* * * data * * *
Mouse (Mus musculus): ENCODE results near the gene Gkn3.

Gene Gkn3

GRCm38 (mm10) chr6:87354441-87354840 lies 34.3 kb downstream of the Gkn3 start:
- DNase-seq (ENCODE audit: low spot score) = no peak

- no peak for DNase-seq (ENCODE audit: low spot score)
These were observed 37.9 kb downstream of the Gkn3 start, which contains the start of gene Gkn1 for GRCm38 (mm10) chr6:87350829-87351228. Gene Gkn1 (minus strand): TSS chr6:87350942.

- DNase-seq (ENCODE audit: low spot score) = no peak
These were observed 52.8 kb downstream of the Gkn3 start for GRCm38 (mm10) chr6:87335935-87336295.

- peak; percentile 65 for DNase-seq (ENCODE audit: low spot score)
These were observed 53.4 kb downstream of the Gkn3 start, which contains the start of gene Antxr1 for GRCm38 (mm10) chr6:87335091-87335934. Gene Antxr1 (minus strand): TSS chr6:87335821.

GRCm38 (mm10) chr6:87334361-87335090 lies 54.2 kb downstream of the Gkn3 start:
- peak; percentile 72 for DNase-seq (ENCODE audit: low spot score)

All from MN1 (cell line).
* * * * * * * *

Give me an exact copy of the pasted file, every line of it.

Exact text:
Mouse (Mus musculus): ENCODE results near the gene Gkn3.

Gene Gkn3

GRCm38 (mm10) chr6:87354441-87354840 lies 34.3 kb downstream of the Gkn3 start:
- DNase-seq (ENCODE audit: low spot score) = no peak

- no peak for DNase-seq (ENCODE audit: low spot score)
These were observed 37.9 kb downstream of the Gkn3 start, which contains the start of gene Gkn1 for GRCm38 (mm10) chr6:87350829-87351228. Gene Gkn1 (minus strand): TSS chr6:87350942.

- DNase-seq (ENCODE audit: low spot score) = no peak
These were observed 52.8 kb downstream of the Gkn3 start for GRCm38 (mm10) chr6:87335935-87336295.

- peak; percentile 65 for DNase-seq (ENCODE audit: low spot score)
These were observed 53.4 kb downstream of the Gkn3 start, which contains the start of gene Antxr1 for GRCm38 (mm10) chr6:87335091-87335934. Gene Antxr1 (minus strand): TSS chr6:87335821.

GRCm38 (mm10) chr6:87334361-87335090 lies 54.2 kb downstream of the Gkn3 start:
- peak; percentile 72 for DNase-seq (ENCODE audit: low spot score)

All from MN1 (cell line).